A Responsible Great Power
Yi, Li Wen, The World and I
The Managing Global Insecurity (MGI) project visited Beijing, China March 19-21, 2008 to elicit Chinese priorities and perspectives on international cooperation and revitalization of the multilateral security system. During the visit, MGI highlighted the vital role China, as a new great power, would play in the future of the international security system. If the prediction that China will be a rising great power almost seems a cliche, the questions of what kind of great power China wants to be, and can it reach its claim of being a responsible great power remains to be discussed.
It seems to the author that the more closely China integrates itself into the international economic and political mechanisms, the more pressure China will receive to behave as a responsible power, from both the international community and the domestic society.
This article will discuss different definitions set by foreigners and Chinese for China's international responsibility, and to examine respectively how China meets those various criteria. To have a better understanding of the topic, it might be better to first have a look at why there is a growing demand for China to shoulder more international responsibility.
Motivations pushing China
Foreign views. Since Deng Xiaoping's government initiated the economic reform known as "Socialism with Chinese characteristics" in 1978, the Chinese economy has experienced rapid and steady growth. By 2007, China's economic scale stood only after the US, Japan and Germany. Although its GDP accounts for only 5 percent of the world, China makes a contribution of roughly one-third of the global economy growth, according to the Chinese Data Online.
China's power is also growing across political and military domains. Its diplomatic influence has expanded in recent years with its decision to engage the region through involvement in groupings such as the ASEAN plus three, six-party talks over North Korean. A giant country, China is blessed with large population, ample foreign reserves, and enormous production and demands. Foreign countries care about its stances toward global affairs, and expect China to play a bigger role in crisis management and stable maintenance.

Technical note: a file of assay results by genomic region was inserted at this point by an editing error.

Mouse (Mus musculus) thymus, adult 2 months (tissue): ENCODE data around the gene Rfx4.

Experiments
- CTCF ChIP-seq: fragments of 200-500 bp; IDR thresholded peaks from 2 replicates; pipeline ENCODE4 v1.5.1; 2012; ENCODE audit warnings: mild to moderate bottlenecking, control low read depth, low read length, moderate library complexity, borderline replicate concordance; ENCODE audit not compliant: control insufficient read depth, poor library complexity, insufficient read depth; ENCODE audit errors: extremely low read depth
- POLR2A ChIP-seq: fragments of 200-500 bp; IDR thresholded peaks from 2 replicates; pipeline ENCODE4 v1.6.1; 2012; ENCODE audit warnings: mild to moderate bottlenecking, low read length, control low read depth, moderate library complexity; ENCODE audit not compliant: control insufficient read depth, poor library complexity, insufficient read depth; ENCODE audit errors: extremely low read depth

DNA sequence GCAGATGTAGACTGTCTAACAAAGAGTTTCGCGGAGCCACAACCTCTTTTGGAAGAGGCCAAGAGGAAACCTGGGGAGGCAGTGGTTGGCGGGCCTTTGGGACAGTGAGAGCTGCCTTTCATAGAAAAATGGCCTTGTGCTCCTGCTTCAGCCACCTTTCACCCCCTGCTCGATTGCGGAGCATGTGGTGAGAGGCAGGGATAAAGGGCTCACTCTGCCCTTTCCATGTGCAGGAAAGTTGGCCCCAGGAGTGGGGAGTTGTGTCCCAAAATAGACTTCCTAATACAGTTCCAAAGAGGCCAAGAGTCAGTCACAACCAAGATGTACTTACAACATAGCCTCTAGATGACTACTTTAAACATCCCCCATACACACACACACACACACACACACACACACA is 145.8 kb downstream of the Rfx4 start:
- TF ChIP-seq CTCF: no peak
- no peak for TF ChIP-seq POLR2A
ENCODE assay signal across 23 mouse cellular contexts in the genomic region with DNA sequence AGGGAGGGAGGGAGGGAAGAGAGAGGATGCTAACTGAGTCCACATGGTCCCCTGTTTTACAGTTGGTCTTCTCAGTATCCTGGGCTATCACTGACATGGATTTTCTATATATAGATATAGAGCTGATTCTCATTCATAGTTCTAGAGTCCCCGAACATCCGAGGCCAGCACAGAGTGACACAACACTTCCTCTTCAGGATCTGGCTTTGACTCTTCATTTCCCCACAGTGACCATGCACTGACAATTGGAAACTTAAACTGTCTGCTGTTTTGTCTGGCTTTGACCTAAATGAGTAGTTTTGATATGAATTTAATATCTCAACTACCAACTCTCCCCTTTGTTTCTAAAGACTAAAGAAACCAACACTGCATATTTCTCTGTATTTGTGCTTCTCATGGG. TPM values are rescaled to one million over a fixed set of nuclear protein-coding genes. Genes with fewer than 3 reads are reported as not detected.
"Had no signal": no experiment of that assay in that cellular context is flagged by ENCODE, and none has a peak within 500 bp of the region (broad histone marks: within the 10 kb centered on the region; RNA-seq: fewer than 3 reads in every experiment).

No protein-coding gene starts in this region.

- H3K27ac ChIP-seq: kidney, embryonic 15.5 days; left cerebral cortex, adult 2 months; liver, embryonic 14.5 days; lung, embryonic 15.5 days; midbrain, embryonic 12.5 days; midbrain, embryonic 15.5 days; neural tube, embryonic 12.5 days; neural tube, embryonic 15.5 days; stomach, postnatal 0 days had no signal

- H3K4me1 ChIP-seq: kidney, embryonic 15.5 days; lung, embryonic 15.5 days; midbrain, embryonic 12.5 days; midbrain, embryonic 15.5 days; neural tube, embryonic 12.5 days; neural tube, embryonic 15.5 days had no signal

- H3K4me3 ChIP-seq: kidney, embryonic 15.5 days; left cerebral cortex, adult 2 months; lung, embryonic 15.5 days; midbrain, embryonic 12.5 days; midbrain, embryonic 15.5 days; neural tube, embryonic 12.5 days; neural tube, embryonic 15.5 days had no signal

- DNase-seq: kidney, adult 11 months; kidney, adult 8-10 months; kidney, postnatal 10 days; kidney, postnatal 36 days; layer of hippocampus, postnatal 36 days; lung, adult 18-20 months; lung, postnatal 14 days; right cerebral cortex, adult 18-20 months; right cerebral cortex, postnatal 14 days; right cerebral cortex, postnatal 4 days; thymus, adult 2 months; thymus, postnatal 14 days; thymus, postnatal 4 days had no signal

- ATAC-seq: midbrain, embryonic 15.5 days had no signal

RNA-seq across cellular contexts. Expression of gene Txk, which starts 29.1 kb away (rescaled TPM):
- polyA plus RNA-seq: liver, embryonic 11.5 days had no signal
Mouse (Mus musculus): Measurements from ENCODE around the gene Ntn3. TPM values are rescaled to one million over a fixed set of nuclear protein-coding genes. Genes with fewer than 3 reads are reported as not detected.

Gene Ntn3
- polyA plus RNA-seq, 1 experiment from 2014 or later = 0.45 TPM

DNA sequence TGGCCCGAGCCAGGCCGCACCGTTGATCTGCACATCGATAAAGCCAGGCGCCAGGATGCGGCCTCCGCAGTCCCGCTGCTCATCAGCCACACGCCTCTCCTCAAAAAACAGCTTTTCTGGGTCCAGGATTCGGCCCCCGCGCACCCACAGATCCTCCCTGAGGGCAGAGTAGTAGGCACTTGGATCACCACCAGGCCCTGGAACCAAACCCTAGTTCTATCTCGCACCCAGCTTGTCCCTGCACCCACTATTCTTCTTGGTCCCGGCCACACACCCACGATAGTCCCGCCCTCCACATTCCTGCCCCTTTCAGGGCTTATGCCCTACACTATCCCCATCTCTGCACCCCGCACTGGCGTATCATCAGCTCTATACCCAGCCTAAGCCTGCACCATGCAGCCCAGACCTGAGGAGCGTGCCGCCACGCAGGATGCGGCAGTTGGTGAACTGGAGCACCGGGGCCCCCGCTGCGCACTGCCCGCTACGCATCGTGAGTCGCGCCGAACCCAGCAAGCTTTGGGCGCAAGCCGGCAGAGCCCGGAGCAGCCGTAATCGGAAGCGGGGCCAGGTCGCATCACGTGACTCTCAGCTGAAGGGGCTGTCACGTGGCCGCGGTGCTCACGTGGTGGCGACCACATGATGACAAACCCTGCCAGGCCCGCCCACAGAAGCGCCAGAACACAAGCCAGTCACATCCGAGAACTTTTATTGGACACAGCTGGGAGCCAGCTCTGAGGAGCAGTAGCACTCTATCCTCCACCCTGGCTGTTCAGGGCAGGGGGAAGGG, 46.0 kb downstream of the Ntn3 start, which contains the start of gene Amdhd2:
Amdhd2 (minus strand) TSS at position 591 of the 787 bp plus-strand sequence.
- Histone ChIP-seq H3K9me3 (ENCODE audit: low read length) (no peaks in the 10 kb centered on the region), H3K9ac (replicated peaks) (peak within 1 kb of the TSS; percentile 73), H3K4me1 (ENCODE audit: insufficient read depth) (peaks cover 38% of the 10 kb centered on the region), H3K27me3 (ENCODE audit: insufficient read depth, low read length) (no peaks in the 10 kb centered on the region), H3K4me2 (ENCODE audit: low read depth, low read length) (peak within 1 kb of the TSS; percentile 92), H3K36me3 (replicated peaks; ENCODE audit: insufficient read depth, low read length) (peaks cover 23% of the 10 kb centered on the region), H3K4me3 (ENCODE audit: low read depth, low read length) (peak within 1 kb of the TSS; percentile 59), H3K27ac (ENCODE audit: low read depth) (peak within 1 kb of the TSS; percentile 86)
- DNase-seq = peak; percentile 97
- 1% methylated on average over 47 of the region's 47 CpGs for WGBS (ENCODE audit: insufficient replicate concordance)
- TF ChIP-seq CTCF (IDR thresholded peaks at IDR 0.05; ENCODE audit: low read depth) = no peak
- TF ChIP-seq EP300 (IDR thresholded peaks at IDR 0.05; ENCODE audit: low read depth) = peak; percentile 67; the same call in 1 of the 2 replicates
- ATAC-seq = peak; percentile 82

However, the name of "great power responsibility" can be seen as an olive branch, as well as a hoop-tightening incantation (jin gou zhou). It could be used by other major powers as a constraint for China's development. As Shaun (2006) noted,, for America, the best scenario it would like to see is that China continues to gradually grow (as its growth is in line with America's interest by creating opportunities for America's exports and investments) but not rapid expand its international weight and influence.
Domestic views. As the Chinese government claims, the long-term purpose of China's national development strategy is to be 'strong, democratic and civilized by 2050.' This overarching aim, and its requirement for peaceful and stable internal and external environments, will likely to guide China towards a more integration-ist, cooperative set of relations with the outside world, according to Davies (2008). As a matter of fact, to be a "responsible great power" and to pursue the road of a peaceful development has been the broad hope of many Chinese reform-minded leaders dating back more than a decade ago. The Chinese wish to be viewed as responsible as they saw this as being beneficial to domestic stability and regional peace, which will in turn spur its further growth.
Criteria for being a responsible great power
International view. In the field of economics, one of the criteria set for China is to further integrate itself into the world economy and open the domestic market. Mahbubani (2005) notes that China has made substantive concessions to gain entry to the WTO, has restructured its laws and regulations as to eliminate trade barriers and attract foreign investment. …